No 1Passworddata is put at any risk through the bug reported about CloudFlare. 1Password does not depend on the secrecy of SSL/TLS for your security. The security of your 1Password data remains safe and solid.
We will provide a more detailed description in the coming daysof the CloudFlare security bug and how it (doesn’t) affect 1Password. At the moment, we want to assureand remind everyone that we designed 1Password with the expectation that SSL/TLS can fail. Indeed it is for incidents like this that we deliberately made this design.
No secrets are transmitted between 1Password clients and 1Password.com when you sign in and use the service. Our sign-in uses SRP , which means that server and client prove their identity to each other without transmitting any secrets. This means that users of 1Password do not need to change their Master Passwords.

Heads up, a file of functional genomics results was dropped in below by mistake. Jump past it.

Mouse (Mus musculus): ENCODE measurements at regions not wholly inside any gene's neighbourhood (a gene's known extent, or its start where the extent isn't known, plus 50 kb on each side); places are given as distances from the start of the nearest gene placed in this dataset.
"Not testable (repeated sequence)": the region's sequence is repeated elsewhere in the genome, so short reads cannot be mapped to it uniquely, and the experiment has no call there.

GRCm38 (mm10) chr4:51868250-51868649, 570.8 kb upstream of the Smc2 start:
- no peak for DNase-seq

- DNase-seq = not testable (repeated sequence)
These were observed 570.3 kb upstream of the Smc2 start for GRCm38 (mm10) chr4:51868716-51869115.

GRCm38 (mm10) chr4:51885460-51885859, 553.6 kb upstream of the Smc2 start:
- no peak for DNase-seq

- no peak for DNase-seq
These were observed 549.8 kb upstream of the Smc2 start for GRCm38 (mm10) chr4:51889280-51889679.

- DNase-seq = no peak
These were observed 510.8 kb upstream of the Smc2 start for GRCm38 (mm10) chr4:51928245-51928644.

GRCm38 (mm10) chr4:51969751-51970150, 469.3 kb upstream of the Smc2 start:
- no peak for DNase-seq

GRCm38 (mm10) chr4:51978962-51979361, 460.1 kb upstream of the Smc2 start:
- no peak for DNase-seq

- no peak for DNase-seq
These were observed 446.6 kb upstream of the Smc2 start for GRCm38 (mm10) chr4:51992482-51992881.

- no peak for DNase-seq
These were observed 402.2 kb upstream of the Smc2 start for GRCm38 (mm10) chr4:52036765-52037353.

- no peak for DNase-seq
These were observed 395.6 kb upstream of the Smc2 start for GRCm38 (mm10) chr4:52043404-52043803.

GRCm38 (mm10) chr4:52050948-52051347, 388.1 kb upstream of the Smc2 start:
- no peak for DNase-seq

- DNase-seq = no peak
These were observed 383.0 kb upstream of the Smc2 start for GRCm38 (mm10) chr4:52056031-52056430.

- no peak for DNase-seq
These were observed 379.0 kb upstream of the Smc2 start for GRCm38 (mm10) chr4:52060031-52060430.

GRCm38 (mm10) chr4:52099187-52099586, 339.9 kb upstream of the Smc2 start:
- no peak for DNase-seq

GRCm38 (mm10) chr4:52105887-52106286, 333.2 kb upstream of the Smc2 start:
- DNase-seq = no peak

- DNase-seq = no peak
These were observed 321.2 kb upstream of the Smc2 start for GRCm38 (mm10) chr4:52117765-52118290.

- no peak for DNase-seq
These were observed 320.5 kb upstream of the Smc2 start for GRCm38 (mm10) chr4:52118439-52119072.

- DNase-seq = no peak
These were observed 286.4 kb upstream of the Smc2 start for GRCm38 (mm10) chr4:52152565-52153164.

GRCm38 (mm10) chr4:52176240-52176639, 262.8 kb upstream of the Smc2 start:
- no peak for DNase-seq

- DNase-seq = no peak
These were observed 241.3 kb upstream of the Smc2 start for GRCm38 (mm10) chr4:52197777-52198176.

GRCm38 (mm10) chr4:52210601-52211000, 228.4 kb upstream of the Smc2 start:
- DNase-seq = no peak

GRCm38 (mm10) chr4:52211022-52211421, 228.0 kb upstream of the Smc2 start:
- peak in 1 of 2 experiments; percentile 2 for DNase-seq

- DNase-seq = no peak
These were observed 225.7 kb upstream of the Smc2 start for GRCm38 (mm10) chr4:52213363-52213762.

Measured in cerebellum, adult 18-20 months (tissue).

Your actual data is encrypted with three layers (including SSL/TLS), and the other two layers remain secure even if the secrecy of an SSL/TLS channel is compromised.
The three layers areSSL/TLS. This is what puts the “S” in HTTPS. And this is what data may have been exposed due to the Cloudflare bug during the vulnerable period. Our own transport layer authenticated encryption using a session key that is generatedusing SRP during sign in. The secret session keys are never transmitted. The core encryption of your data. Except for when you are viewing your data on your system, it is encrypted with keys that are derived from your Master Password and your secret Account Code. This is the most important layer, as it would protect you even if our servers were to be breached. (Our servers were not breached.)